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  • David Salazar

AJJ's "Small Red Boy": Childhood Trauma, Recovery and Healing

I was vaguely aware of the folk punk band AJJ (formerly known as Andrew Jackson Jihad) ever since I was thirteen or so. I had an acquaintance online who really enjoyed their music, but beyond listening to one of their songs, "American Tune", a satirical take on straight white men, I didn't quite pick them up until I was fifteen. But my life changed when I decided to look through their discography.


AJJ is one of my favorite bands. I am not one for folk punk, usually, the popular bands of the genre not really meshing with me; their white boys singing too off key for my taste. But AJJ's Sean Bonnette is just the right mix of off-key vocals and genuine talent in lyric writing that hits just all the right spots for me. The lyrics always come very close to home, with honest discussions of depression and general mental health in many songs, references to parental issues and suicide scattered throughout. But the song that I related enough to make it part of my Internet persona was out of their album The Bible 2, "Small Red Boy."

"Small Red Boy" is, by all means, a narrative song. It tells of a man who found the titular small red boy inside his tummy and started to take care of him, watching him grow up, raising him up so proud and motherly. He could see himself reflected in this small red boy as he grew up, turning into a red boy himself. The lyrics are a metaphor of taking care of your own child self, giving yourself the perfect, nurturing childhood you may not have had. As someone with a laundry list of issues scattered throughout my childhood, it's not hard to say that this song changed my life.


The first verse speaks of the first encounter with the small red boy, who has three dollars in change and a Milky Way Lite, a variation that was discontinued in the 90s, putting forward the fact that it is a younger version of Sean Bonnette. Afterward, he mentions the way he had a South of Heaven shirt that was way too big for him—an album by the band Slayer, which has been referenced in previous songs. Then comes the refrain of the song: "His horns were long and sharp / And then he opened up those eyes that said: / I am, I am, I am the truth"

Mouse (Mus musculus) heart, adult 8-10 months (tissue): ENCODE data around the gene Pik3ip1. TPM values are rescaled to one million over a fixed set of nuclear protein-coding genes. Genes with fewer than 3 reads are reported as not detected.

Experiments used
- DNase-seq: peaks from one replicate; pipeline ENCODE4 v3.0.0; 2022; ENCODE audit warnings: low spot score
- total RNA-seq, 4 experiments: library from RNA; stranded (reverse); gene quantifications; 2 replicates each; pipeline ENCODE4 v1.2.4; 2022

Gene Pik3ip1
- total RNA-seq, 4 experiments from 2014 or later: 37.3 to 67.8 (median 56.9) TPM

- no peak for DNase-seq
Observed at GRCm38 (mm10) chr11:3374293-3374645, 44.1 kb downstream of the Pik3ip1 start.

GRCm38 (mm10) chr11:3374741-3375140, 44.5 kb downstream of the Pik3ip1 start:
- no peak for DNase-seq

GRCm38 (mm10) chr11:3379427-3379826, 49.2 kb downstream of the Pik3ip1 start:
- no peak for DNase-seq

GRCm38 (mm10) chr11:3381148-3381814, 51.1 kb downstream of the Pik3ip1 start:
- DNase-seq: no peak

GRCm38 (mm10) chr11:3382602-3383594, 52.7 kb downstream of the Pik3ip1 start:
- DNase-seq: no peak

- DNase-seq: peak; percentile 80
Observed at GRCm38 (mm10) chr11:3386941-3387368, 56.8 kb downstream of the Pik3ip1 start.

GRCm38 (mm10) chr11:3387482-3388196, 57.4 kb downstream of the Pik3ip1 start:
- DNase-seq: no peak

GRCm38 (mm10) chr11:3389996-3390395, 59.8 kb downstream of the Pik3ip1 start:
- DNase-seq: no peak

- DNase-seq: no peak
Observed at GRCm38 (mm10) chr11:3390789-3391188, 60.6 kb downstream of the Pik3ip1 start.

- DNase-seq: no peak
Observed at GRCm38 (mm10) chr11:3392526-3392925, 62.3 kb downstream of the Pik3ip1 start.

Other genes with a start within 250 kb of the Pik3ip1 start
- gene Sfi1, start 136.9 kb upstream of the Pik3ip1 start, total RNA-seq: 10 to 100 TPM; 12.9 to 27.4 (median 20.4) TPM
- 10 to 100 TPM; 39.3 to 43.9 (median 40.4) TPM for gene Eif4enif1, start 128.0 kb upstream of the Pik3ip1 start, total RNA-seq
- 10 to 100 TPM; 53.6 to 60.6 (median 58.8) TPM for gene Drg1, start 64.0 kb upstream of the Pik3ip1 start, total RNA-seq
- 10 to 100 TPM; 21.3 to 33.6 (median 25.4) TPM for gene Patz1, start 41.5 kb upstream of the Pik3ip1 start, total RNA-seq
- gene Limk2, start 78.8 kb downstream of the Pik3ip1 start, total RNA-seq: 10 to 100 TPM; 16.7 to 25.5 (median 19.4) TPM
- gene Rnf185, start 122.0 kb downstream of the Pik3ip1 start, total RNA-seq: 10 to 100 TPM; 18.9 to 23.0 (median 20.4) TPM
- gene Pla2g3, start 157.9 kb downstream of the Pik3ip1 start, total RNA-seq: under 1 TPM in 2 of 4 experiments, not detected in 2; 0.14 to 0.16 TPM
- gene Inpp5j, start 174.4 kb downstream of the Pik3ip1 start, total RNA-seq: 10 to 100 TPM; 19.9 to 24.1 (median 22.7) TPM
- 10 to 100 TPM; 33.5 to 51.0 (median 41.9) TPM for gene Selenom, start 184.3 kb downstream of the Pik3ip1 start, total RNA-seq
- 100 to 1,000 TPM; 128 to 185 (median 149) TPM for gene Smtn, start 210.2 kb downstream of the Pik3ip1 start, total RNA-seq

The small red boy being the truth has always made me think about accepting childhood for what it is. I grapple with it frequently, wishing and dreaming for a kinder, softer world, in which I had no backlogs of trauma or issues with my parents; a world where everything was okay, bubblegum-pink, where I was safe, well-adjusted, independent enough and loved correctly. What the small red boy states when he says that he is the truth, it's that it's okay that your childhood wasn't picture perfect. Whatever happened wasn't your fault. You can come out of the woods and rest your feet on the soil; you can take your childhood self, comb their hair, dress them up so gently like you wish your parents had. You can give yourself the love you had been missing. You just have to accept what you went through first.


The second verse reinforces the idea of cherishing your childhood self. "I showered him with love and adulation," it begins, calling for pampering you may not have had. "I showed him all the books that I was raised on / Your Madeleine L'Engels and D'Aulaires Mythology" is all about taking the precious moment of your childhood—books you cherished, for example—and taking them into your adult self's hands, revitalizing them in your psyche. I reread The Secret Garden by Frances Hodgson Burnett recently, and I understood why nine year old me liked it so much; the reprieve of losing myself in nature, not having to be aware of what was happening in the world around me. "I swore that I was glancing in a mirror / When in the language that I taught him / Oh God, he began to speak, he said / I am, I am, I am the truth" these lines and refrain reinforce the theme of the song; taking care of your childhood self, seeing yourself reflected in them. The small red boy reminds us that we have to take in what has happened to us, let it sink in so we can truly take care of our inner child.